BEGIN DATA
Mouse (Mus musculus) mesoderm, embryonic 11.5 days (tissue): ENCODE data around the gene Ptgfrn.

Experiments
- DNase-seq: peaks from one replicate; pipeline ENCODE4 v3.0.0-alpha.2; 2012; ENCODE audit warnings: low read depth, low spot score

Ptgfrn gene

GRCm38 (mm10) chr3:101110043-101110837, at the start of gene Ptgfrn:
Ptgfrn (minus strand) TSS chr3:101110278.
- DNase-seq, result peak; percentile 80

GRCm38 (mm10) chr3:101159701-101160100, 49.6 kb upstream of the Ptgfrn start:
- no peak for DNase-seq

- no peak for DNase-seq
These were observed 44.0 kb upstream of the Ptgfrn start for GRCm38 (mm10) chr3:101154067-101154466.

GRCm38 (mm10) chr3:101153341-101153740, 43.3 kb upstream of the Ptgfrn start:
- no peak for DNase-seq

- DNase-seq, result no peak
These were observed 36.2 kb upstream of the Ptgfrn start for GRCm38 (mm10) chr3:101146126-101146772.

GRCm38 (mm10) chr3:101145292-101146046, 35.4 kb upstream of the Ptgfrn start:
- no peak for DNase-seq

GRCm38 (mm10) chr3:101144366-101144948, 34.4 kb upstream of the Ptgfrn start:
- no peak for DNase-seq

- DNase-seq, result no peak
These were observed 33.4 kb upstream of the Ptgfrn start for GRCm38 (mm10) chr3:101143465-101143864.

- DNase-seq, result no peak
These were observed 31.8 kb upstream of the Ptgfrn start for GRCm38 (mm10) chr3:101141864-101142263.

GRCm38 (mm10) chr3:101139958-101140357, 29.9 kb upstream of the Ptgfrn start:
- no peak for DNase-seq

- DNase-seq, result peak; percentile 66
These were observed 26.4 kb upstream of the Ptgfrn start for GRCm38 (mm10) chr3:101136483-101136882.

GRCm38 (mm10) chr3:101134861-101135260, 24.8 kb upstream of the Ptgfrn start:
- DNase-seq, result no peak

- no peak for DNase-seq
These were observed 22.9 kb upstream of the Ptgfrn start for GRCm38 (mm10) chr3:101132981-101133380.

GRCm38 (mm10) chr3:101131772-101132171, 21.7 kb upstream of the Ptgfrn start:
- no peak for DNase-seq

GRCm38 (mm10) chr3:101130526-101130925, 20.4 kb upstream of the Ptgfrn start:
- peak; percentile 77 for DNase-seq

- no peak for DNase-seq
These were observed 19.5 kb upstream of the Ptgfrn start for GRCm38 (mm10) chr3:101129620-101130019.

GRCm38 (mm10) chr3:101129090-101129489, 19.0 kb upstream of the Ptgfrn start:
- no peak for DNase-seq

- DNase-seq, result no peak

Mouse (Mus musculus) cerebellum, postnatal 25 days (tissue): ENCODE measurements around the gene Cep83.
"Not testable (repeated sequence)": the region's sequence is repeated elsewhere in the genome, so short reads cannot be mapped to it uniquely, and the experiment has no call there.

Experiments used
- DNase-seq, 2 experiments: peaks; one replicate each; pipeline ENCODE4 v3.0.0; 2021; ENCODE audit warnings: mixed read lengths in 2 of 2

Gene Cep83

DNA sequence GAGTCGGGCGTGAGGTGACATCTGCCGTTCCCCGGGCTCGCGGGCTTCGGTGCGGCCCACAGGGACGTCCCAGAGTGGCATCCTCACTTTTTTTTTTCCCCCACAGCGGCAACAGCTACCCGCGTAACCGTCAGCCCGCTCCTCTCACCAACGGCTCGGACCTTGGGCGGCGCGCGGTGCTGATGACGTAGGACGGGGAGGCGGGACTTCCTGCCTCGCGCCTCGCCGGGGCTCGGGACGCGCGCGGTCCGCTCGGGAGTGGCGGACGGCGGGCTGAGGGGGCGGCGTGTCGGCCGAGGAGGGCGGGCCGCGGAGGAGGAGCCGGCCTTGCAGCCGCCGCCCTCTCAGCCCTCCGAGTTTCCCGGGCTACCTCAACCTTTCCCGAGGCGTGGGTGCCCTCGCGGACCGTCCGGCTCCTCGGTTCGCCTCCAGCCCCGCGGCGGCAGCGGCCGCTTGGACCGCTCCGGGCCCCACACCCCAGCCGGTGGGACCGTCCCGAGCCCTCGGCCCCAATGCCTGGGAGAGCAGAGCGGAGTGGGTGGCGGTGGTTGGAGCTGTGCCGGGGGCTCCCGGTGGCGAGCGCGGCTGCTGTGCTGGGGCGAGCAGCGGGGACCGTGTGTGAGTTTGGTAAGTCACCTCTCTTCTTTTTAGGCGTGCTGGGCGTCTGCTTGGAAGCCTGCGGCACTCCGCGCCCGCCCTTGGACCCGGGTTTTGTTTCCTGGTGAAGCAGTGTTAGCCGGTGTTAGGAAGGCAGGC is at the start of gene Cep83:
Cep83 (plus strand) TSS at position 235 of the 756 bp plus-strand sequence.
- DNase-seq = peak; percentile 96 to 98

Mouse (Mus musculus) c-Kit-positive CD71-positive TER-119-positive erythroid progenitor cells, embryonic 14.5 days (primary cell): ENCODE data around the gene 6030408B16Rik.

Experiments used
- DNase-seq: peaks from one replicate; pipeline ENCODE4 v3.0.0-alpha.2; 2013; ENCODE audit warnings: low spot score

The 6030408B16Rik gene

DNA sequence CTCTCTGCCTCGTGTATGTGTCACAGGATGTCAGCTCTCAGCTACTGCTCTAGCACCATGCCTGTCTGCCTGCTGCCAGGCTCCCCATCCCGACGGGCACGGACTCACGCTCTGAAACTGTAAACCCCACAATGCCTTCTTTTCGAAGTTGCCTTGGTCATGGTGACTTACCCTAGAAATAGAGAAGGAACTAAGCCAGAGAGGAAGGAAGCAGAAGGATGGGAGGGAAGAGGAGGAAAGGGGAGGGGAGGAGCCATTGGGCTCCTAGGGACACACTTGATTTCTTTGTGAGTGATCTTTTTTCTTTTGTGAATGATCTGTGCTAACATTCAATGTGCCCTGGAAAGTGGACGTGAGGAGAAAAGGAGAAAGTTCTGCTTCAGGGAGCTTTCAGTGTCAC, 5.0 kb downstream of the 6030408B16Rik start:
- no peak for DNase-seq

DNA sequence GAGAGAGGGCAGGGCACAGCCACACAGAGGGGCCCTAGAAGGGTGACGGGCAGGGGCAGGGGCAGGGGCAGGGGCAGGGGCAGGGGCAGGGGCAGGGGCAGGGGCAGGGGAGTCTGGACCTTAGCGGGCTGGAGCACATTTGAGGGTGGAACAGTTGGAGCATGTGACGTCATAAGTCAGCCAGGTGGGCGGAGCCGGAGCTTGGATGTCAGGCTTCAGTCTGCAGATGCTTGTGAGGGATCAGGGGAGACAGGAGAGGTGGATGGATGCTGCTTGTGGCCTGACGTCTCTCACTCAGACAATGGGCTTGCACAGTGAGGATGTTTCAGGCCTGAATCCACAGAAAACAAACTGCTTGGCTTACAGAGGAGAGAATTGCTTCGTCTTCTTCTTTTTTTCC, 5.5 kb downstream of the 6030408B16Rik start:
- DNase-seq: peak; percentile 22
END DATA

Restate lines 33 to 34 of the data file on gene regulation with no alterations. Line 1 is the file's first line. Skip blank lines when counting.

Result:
- no peak for DNase-seq

GRCm38 (mm10) chr3:101130526-101130925, 20.4 kb upstream of the Ptgfrn start: